But I digress. Sort of.

Let me tell you about a fight I saw at Goodwill. Continue reading

YOU WILL SUBMIT: The Crusade for Female Disempowerment

When I was in elementary school, my mom and dad got divorced. When I was in middle school, the separation suddenly become a point of contention between my mom and her very traditional parents. I don’t know why it took so long for my grandparents to express their disapproval. What I do know is that they gave my mom this book:

Lies Women Believe is a bestselling self-help book by Nancy Leigh DeMoss, who purports to have the solution to all life’s problems. Have you, a woman, ever felt depressed? Anxious? Lonely? Tired? Gassy? Are you sick of doing things without the threat of male disapproval hanging over you? Do you think it’s kind of dumb that you have to say “police officer” instead of “police man”?

If you answered “yes” to any of the above, the answer is simple: Submit to your husband.

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Apparently People Still Use Goodreads: Six of the Most Esoteric Genres on Amazon’s Social Media Platform

goodreads logo

For me, Amazon‘s Goodreads is a bit like Pinterest: I made an account, tooled around on the site for a day or two, and then totally forgot about it. I’m woman enough to admit how old I am, and old enough that sometimes I don’t “get” things. Pinterest is one of those things (so it’s sort of like Tumblr, but for stay-at-home moms who want to make other stay-at-home moms feel inadequate?). Goodreads is another (anyone looking at my reading history for recommendations is in for a world of hurt).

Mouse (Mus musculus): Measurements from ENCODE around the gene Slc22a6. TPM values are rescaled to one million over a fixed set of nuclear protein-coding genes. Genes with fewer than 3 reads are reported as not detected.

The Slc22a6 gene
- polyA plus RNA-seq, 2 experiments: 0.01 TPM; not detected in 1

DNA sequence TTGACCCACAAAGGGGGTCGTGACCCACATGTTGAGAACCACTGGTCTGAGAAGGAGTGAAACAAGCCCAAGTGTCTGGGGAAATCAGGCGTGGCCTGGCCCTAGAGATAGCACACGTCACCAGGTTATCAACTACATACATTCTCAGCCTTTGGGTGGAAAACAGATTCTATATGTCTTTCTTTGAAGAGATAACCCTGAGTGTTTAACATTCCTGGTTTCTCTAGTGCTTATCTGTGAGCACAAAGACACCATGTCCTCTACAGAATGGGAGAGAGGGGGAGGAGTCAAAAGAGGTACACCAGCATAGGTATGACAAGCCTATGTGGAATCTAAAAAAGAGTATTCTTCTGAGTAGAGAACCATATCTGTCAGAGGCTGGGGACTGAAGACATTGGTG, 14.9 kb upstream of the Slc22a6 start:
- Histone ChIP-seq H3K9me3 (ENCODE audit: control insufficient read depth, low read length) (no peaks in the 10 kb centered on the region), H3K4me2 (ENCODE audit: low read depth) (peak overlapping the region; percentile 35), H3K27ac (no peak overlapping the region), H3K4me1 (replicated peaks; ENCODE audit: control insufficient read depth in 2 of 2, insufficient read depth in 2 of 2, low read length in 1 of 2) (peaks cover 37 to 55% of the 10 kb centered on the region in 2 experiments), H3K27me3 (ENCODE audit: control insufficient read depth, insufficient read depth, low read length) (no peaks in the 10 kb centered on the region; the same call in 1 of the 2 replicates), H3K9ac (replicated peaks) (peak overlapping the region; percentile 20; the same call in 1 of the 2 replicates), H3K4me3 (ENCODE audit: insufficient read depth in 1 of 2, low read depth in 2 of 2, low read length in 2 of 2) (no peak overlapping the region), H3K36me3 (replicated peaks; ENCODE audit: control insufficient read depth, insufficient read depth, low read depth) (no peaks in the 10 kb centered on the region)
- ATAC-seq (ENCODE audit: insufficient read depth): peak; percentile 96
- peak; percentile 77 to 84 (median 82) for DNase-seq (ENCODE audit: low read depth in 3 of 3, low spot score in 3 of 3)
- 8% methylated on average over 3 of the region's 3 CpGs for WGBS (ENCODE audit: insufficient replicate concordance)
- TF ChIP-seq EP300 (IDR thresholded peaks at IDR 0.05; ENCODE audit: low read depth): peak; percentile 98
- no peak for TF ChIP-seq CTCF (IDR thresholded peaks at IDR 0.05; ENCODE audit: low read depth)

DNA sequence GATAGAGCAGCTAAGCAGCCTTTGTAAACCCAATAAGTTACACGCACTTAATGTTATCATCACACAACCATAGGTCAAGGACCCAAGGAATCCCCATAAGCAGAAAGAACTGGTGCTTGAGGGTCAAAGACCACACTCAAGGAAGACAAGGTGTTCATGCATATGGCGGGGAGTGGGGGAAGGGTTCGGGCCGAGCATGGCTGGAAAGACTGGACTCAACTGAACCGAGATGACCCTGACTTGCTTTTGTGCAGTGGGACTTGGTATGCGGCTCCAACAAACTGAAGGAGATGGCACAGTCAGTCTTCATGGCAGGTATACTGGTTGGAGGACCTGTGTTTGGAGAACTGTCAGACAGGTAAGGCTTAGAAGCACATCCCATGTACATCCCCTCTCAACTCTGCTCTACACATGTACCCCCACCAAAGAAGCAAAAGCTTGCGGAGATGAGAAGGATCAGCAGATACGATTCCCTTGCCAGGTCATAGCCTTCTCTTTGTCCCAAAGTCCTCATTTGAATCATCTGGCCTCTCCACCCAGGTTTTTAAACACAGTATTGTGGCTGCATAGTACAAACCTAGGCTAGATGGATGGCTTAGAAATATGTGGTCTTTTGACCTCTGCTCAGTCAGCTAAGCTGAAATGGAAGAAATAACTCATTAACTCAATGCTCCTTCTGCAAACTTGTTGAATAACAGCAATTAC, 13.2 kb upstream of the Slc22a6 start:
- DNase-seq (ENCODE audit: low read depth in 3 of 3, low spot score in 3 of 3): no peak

I have to admit, though: When I decided to read and review weird erotica, Goodreads was there for me. From sexy bigfoots to sexy minotaurs to sexy dingoes with nipple piercings, Amazon’s social media site caters to even the most obscure of appetites.

Come along as I explore some of the most esoteric genres on Goodreads. I promise, only a few of them are sexy.

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Sex-Crazed Idiots: A Trashy Book About a Classy Boat

The Pleasure Palace, by Joan Lee

Please Note: This post is thoroughly NSFW.

Last time, I explored the labyrinthine innards of John K. King Used Books. This time, I’ll show you what I fished out of said innards: Joan Lee’s staggeringly stupid 1987 sex novel, The Pleasure Palace.

Never before or since has a novel containing so much sex been so thoroughly unsexy. The characters kiss, lick, and boink their way down a non-stop stream of soap operatic misadventure, yet they fail to ever look cool doing it. Before we get to the boinking, though, allow me to mention my biggest problem with this book.


This tagline is complete bullshit, because the god damn Pleasure Palace–a much referenced luxury cruise ship–doesn’t even show up until the last 30 pages of the book. This novel should have been called Lots of Pointless Screwing, and Then There’s a Boat at the End. By the way, when the Pleasure Palace does show up, no one finds dreams there. One person finds danger, but we’ll get to that in a second.

First, let’s look at the characters… Continue reading